A first recommendation David suggested to Ryan was to stratify the randomization by cluster size. Imai et al. (2009) recommend matching on cluster size. In particular, David suggested forming matched quadruplets by firm size. This would make it less likely that all the large firms ended up in one treatment group, but instead create strata of more equal sizes. The bottom of Table 1 shows that this suggestion did not help at all – again the size was approximately correct for firm-level analysis, but actually seemed worse when doing worker-level analysis and controlling for stratification fixed effects and clustering standard errors at the firm-level – a p-value of 0.05 or below occurred in 13.9% of simulations, and one below 0.10 in 21.5% of simulations. One reason for this is a point made in a recent paper by de Chaise-martin and Ramirez-Cueller – they show that in matched pair or small strata size clustered experiments, you need to cluster the standard errors at the level of the strata. Here this means clustering at the quadruplet, not at the firm level. This helps a bit, but still leads to over-rejection of the null hypothesis at least as much in the first place.

Table 1: Empirical Size of Balance Tests of Firm-level and worker-level outcomes

Note: results are from 3000 simulations, except for randomization inference, which does 1000 simulations of 1000 replications each.

What about just throwing away the largest clusters?

A second suggestion was to just not include the largest clusters in the experiment. For example, 95.5% of firms have 15 or fewer workers. If the experiment was just conducted on this subsample, the last two columns of Table 1 show that this would indeed give the correct size for both firm and worker-level outcomes, and would also do so for worker-level outcomes with matched quadruplets provided standard errors are clustered at the quadruplet level. So, this is one solution. But a downside is that getting rid of 5% of the firms would get rid of 49% of the workers!

Randomization inference to the rescue?

Another solution is to change the hypothesis that is being tested. Rather than testing whether the mean wage is the same in treatment and control groups, one can assume that treatment had no effect on wages for any worker, and then do randomization inference. This is time-consuming to simulate, so we tested this just for the full sample with no stratification. We see that this appears to give the correct size for the worker wage comparisons, rejecting the null 4.5% of the time at the 5% level. But randomization inference makes it harder to use tools like post-double selection lasso to choose control variables to deal with improving power and attrition, and can be conceptually harder to interpret with multiple treatments. So this solution may not always be desirable either.

The issue is not just unequal cluster sizes, but outcomes that are correlated with cluster size.

The individual-level imbalance arises here because outcomes are correlated within clusters. In particular, in the case of wages, larger firms tend to pay higher wages, so getting a bigger cluster size assigned to treatment will tend to push up the treatment group mean. If the intra-cluster correlation is close to zero, then the design effect won’t change much with more variability in cluster size, so power won’t be affected too much, and likewise, cluster size won’t be correlated with outcomes much, and so the size problem should be better too.

With very unequal clusters, you may want to change the estimand

The solution we offered above, of simply dropping some of the largest clusters, effectively changes the estimand to the average effect of treatment on the sample of clusters that aren’t extreme in size. We discussed this with Guido Imbens, who suggested that a more systematic way of implementing this idea rather than dropping some clusters is to weight each observation by the inverse of its cluster size. This changes the estimand from the population average effect to the cluster average effect. This stops a few large clusters dominating the calculation of the average, since you are instead calculating the average for each cluster, and then averaging those. In our context, this means calculating an average wage for each firm, and then averaging this across firms, and comparing the average firm wages across treatment and control groups. Guido discusses this in his lecture notes on clustered experiments, which he has graciously allowed us to share with readers.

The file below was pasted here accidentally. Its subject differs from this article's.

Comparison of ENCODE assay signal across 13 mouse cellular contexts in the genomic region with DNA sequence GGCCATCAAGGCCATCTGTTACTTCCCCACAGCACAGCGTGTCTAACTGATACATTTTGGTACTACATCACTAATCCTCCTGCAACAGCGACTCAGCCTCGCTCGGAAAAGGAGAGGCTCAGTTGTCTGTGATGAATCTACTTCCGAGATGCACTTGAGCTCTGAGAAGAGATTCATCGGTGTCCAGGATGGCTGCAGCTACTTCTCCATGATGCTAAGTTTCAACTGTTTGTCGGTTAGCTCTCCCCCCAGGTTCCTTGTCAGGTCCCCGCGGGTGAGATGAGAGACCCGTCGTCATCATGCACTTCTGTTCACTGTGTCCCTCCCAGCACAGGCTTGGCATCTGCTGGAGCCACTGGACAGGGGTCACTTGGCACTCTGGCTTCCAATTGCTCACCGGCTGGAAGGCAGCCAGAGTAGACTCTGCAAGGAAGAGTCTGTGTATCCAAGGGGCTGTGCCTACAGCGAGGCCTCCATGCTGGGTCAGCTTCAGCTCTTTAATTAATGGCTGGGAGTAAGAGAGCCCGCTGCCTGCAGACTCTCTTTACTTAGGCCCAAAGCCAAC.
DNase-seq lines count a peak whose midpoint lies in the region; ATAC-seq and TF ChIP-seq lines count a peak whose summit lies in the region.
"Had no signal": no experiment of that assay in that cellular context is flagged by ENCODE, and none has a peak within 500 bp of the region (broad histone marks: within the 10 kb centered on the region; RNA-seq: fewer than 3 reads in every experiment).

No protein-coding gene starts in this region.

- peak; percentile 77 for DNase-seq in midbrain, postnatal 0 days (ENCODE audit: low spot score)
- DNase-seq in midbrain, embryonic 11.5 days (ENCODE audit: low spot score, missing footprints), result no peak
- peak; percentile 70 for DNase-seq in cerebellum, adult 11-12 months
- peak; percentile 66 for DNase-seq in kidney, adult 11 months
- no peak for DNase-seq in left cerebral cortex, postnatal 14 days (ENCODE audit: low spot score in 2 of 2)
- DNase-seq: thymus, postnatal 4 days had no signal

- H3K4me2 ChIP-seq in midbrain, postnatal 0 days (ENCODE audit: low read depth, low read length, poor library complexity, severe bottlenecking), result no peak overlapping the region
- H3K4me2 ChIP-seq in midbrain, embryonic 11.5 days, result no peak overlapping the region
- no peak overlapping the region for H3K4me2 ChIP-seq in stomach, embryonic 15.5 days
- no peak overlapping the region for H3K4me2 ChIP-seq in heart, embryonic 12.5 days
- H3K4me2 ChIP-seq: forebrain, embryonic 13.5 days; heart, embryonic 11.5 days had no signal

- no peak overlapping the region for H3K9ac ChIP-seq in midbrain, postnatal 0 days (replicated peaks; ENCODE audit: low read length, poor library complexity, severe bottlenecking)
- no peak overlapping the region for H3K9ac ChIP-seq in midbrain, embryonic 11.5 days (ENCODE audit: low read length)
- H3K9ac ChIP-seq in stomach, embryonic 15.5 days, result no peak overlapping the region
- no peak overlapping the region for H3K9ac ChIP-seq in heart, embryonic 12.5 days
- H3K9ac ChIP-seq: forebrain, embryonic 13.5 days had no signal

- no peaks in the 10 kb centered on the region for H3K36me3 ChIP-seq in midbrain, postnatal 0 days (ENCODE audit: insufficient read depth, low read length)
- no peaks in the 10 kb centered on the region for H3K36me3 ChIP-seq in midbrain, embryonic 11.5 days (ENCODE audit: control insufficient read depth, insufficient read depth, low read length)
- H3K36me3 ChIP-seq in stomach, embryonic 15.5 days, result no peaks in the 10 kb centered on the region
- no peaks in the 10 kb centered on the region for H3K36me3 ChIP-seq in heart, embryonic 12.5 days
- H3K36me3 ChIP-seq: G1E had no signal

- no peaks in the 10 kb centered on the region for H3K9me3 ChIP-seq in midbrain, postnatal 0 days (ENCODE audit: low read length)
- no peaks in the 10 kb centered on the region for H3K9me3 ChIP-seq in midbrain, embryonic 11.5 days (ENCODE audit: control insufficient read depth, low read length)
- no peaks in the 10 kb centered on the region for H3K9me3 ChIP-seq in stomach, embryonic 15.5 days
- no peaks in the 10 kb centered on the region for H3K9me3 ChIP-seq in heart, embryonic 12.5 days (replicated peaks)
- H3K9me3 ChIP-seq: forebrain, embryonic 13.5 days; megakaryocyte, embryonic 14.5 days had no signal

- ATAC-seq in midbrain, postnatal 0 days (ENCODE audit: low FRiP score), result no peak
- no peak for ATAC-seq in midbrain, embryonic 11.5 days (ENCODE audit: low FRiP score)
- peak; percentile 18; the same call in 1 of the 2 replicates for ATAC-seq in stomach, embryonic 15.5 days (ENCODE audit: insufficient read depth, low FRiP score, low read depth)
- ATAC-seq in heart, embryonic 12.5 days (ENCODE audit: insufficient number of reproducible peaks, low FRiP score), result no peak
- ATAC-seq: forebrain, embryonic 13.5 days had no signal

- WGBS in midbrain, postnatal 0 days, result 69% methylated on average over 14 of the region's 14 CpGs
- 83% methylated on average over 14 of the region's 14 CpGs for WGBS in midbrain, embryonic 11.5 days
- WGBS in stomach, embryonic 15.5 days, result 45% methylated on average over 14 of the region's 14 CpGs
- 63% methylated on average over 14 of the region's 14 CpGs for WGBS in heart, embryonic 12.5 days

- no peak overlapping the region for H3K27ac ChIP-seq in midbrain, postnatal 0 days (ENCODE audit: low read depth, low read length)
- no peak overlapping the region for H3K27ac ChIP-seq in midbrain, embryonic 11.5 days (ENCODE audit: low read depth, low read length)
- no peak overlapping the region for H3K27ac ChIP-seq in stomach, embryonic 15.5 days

We re-ran our simulations for the full sample and no stratification case to compare the size and power for estimating the cluster-average effect compared to the population-average effect. The size is correct, even in the full-sample using regression-based clustered standard errors, for this cluster-average treatment effect (0.05 of our 3000 simulations are rejected at the 5% level, and 0.097 at the 10% level). Power is much higher for estimating the cluster average effect than the population average effect too (Figure 3). The MDE for the cluster-average effect is about 0.08, rather than the 0.26s.d. MDE for the population average effect.

Figure 3: Power is much higher for estimating the cluster average effect than the population average effect

Takeaways

·       Unequally-sized clusters reduce power, and can make your regression-based tests have incorrect size.

·       Trimming the top tail of clusters helps a lot with both problems – if you have a few clusters that are much larger than the rest, you may want to not include them in the experiment -  or at the very least create a strata of the outlier clusters and have the possibility to estimate an effect with and without those outliers. Alternatively, change the estimand to the cluster average effect (weighting each observation by the inverse of cluster size).

·       Stratifying by cluster size did not solve the problem of incorrect size/over-rejecting balance

·       Power will be higher for estimating the cluster-average effect size (weighting each observation by the inverse of cluster size) than for the population-average effect size (where each observation gets equal weight).

·       Randomization inference does give the correct size with unequally sized clusters, but doesn’t solve the problem of reduced power.

·       Ryan would never have discovered these problems ex ante if not for doing simulations – reiterating the importance of simulations for power calculations when your data don’t exactly match the assumptions of standard formula – but also if you have unequally sized clusters, the adaption to the standard formula that we note above (including the CV) is useful.

## Authors

### Ryan Cooper

Economist, Chilean Budget Office

### David McKenzie

Lead Economist, Development Research Group, World Bank